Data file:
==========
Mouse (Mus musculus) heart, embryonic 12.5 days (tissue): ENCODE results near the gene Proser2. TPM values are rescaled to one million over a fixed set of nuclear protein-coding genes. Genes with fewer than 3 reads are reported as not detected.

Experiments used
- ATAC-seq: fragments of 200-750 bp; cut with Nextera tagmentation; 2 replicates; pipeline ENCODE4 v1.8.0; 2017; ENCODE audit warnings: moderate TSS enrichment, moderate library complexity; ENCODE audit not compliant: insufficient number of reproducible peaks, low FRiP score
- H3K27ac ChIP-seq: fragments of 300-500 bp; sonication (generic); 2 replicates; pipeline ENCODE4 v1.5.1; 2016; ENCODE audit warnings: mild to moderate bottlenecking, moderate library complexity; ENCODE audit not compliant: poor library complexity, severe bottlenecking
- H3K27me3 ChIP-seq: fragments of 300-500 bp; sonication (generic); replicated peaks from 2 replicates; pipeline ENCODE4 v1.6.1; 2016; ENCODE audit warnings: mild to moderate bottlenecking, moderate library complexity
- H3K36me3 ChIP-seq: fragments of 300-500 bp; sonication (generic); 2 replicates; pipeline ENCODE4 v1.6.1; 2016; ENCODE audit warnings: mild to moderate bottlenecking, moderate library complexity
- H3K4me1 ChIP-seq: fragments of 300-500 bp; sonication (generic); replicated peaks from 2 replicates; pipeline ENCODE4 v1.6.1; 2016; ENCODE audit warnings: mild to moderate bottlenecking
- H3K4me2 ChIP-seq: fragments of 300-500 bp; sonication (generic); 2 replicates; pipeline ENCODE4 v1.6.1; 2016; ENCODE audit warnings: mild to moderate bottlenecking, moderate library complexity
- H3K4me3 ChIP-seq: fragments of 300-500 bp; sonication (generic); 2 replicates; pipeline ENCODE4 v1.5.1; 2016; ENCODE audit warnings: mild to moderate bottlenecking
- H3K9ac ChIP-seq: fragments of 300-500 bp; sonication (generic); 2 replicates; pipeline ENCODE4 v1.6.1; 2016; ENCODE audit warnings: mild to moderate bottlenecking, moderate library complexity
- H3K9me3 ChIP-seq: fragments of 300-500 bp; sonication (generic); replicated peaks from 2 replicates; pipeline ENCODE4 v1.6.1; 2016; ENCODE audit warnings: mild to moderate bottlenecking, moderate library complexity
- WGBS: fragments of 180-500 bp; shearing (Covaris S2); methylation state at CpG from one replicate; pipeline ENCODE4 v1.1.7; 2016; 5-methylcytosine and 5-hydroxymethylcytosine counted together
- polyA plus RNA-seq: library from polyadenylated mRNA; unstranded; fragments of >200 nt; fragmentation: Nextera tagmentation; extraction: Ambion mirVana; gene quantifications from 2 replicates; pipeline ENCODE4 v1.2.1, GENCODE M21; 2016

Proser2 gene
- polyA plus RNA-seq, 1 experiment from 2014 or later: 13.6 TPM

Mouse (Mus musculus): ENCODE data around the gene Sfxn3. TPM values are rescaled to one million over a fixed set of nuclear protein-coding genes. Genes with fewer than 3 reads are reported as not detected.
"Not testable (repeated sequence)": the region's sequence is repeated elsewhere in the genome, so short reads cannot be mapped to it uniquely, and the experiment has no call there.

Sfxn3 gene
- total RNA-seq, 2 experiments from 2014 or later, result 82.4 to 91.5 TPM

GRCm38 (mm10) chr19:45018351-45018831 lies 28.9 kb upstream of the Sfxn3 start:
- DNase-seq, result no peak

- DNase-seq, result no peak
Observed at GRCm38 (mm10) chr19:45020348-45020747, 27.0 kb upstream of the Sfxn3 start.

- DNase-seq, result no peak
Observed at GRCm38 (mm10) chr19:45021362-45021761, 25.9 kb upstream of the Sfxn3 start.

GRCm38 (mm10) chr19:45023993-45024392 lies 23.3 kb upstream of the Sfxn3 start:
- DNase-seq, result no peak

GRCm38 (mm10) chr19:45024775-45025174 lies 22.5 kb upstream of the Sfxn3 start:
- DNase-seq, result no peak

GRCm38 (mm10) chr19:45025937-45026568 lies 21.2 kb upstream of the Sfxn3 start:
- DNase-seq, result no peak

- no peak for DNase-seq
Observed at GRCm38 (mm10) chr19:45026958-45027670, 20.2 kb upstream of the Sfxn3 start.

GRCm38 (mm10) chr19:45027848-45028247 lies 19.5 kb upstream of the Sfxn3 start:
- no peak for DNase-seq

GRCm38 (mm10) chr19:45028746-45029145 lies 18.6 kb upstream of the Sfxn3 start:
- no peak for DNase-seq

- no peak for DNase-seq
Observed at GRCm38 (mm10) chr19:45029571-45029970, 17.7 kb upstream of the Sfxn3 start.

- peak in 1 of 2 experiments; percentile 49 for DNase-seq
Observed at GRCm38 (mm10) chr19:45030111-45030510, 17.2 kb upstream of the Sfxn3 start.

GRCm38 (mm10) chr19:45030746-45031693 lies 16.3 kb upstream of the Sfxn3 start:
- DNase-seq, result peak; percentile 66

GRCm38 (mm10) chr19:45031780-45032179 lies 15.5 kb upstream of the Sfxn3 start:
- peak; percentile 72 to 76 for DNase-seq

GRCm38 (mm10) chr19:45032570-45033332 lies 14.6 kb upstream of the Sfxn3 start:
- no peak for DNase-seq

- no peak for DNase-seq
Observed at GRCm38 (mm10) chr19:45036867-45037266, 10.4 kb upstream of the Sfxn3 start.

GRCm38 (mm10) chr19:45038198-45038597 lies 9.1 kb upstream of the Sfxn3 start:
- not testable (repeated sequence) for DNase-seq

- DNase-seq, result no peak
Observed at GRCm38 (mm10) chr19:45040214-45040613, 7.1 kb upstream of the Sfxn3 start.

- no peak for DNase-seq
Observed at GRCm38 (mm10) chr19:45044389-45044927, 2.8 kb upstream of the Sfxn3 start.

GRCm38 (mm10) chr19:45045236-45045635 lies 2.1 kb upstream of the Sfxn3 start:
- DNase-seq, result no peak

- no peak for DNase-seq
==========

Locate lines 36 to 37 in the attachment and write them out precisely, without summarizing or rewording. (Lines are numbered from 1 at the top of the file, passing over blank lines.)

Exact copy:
GRCm38 (mm10) chr19:45028746-45029145 lies 18.6 kb upstream of the Sfxn3 start:
- no peak for DNase-seq